UNITED NATIONS (Reuters) - Russia said on Thursday that Europe should model its planned operations to tackle migrant smuggling across the Mediterranean from Libya on anti-piracy patrols in waters off Somalia, but that it would be too extreme to destroy the boats used.
European Union leaders agreed last month to “identify, capture and destroy vessels before they are used by traffickers,” but it is unclear how that may be achieved and the 28-nation bloc wants U.N. authorization for its operation.
European members of the U.N. Security Council - Britain, France, Lithuania and Spain - are drafting a resolution to authorize intervention on the high seas, in Libyan territorial waters and onshore in Libya to seize vessels.
Russia’s U.N. Ambassador Vitaly Churkin said of the bid to destroy the vessels: “We think it’s just going too far.”
“We think that we should stay within the scope of what we have, roughly what we have for the piracy situation off the coast of Somalia. We have a good precedent, so why not use it,” he told reporters.
The U.N. Security Council resolution authorizing the anti-piracy operations calls for the seizure and disposal of “boats, vessels, arms, and other related equipment used in piracy and armed robbery at sea off the coast of Somalia.”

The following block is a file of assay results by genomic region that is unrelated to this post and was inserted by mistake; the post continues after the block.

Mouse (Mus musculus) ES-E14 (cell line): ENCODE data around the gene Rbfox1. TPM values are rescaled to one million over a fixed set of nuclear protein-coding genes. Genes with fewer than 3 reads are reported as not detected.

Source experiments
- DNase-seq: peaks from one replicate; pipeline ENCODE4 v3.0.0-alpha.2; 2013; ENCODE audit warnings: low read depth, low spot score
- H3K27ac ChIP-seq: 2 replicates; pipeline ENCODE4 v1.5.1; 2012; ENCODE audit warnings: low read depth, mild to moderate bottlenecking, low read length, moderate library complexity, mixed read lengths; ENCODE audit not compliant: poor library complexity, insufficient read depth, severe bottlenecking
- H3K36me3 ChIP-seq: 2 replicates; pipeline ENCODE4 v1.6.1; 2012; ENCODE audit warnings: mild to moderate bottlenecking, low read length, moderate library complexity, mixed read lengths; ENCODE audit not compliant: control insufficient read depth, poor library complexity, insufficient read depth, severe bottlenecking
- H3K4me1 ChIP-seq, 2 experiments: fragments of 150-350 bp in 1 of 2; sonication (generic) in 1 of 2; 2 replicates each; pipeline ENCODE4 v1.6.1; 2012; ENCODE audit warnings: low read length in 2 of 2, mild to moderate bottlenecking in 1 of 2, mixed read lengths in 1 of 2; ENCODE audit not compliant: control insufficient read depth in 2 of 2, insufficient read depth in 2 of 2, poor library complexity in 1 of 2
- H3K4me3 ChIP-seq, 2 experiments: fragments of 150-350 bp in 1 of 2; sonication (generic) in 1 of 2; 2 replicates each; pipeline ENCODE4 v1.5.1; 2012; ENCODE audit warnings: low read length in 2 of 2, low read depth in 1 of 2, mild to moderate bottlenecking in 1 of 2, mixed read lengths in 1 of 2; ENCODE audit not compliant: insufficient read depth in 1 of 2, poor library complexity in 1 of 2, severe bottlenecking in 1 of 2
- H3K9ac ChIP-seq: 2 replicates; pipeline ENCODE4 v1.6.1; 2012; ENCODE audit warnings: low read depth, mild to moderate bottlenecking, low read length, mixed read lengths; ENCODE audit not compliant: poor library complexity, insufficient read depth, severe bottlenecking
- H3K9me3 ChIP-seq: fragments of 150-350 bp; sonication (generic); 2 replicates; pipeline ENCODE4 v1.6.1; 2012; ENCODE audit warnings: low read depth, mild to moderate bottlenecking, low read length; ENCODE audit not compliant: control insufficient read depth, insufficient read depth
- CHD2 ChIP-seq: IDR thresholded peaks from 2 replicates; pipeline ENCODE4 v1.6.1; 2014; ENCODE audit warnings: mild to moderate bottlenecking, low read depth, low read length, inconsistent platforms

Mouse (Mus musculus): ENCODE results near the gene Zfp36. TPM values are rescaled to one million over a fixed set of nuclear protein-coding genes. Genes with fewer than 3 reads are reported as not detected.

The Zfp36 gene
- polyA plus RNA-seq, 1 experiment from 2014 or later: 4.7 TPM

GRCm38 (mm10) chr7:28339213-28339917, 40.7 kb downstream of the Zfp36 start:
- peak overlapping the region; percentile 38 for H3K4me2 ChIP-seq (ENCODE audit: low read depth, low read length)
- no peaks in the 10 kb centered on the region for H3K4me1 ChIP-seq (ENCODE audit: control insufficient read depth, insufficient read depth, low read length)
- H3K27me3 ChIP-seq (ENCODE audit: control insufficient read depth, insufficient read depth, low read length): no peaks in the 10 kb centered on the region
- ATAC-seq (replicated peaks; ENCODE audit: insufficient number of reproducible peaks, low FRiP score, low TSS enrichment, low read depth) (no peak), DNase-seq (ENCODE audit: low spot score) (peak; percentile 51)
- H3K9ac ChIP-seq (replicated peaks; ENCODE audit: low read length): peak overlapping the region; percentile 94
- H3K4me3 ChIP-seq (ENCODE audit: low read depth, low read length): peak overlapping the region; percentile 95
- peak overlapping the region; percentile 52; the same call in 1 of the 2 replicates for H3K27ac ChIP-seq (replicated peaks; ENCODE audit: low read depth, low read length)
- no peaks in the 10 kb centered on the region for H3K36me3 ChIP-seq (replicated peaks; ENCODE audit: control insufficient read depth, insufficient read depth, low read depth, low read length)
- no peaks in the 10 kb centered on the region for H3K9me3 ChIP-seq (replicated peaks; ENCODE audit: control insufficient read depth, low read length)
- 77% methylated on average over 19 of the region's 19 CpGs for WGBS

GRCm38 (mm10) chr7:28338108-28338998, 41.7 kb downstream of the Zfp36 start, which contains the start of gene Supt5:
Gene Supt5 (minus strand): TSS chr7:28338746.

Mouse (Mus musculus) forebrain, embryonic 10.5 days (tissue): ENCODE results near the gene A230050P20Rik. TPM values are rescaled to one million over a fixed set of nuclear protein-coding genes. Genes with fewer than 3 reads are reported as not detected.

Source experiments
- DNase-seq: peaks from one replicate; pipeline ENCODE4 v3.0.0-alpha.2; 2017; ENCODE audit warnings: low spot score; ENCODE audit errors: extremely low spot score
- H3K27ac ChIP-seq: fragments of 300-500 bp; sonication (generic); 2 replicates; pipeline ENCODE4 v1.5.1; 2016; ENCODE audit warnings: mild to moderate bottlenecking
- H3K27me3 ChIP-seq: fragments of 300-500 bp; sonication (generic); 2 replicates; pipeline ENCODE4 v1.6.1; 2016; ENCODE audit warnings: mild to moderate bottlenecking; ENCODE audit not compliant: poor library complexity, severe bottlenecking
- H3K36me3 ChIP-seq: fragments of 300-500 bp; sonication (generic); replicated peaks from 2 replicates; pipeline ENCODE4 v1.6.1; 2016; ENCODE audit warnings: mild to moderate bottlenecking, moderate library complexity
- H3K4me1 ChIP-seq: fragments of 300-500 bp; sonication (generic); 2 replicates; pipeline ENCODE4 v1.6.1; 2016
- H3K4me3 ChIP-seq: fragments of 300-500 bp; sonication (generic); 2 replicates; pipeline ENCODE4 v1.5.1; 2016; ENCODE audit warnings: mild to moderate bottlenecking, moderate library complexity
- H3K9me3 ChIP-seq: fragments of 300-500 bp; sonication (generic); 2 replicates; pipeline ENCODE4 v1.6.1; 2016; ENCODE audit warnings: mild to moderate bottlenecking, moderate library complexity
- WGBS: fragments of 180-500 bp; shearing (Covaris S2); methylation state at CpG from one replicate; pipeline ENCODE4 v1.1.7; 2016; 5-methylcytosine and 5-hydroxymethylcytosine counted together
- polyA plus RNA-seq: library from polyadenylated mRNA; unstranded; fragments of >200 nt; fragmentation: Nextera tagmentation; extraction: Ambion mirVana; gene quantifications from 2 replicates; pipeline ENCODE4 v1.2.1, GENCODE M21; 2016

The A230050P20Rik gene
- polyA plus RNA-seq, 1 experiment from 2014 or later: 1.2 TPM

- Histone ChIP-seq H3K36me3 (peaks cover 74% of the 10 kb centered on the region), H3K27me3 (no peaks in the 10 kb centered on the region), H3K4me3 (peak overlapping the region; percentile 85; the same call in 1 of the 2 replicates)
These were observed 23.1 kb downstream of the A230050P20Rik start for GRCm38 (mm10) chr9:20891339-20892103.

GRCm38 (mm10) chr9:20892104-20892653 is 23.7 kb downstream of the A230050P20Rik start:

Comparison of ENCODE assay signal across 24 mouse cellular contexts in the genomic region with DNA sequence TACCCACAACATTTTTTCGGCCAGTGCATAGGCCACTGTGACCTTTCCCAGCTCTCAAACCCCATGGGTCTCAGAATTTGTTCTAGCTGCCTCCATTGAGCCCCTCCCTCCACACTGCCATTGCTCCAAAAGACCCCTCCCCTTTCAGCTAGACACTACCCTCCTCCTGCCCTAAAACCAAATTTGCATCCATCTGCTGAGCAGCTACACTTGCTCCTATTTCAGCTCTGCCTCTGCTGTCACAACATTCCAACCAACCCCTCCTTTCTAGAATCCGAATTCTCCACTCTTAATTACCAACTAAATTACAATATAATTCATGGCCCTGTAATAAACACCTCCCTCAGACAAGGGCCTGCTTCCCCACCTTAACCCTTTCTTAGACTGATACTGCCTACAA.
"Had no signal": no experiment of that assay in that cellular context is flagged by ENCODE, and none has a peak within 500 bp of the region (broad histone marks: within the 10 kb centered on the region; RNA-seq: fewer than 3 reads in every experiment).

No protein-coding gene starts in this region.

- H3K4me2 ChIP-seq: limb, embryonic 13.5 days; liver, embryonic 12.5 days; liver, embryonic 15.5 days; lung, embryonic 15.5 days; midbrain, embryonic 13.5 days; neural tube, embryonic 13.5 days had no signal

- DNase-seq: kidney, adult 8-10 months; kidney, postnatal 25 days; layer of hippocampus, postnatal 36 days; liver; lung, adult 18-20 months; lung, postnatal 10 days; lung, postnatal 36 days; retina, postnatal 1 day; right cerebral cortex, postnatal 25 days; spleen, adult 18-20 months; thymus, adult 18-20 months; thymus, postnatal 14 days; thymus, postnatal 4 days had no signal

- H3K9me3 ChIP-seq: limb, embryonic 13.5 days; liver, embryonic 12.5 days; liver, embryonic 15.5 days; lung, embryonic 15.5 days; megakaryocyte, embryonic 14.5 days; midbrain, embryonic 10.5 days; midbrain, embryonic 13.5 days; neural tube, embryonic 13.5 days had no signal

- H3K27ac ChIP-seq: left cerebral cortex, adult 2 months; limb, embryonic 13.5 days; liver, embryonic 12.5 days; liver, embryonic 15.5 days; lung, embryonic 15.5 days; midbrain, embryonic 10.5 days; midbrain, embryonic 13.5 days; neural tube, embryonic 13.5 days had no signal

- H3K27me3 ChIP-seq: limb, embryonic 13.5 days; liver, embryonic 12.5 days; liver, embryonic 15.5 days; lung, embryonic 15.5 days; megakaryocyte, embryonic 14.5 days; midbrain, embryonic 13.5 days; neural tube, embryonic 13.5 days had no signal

The EU has said it plans to use its anti-piracy “Atalanta” operation off Somalia as a model for Mediterranean migrant operations. That mission specifically targeted a Somali pirate base onshore in May 2012, destroying several boats.
Churkin said destroying boats used for migrant smuggling could create practical and legal problems.
“For instance, if you lease a boat to somebody and then that somebody is using it to transport migrants illegally and then the boat is destroyed, what about the owner of the boat?” he said.
Churkin noted that formal council talks had not started yet.
“It’s not like we’re in a kind of prohibitive mode, we’re simply trying to be helpful,” he said.
About 1,800 migrants have perished in the Mediterranean this year, the U.N. refugee agency said. Some 51,000 have entered Europe by sea, with 30,500 coming via Italy, fleeing war and poverty in Asia, Africa and the Middle East.
Libya has descended into chaos nearly four years after the fall of Muammar Gaddafi. Two competing governments backed by militia brigades are scrambling for control of the oil-producing country, creating havens for Islamist militants and traffickers.
Editing by Ted Botha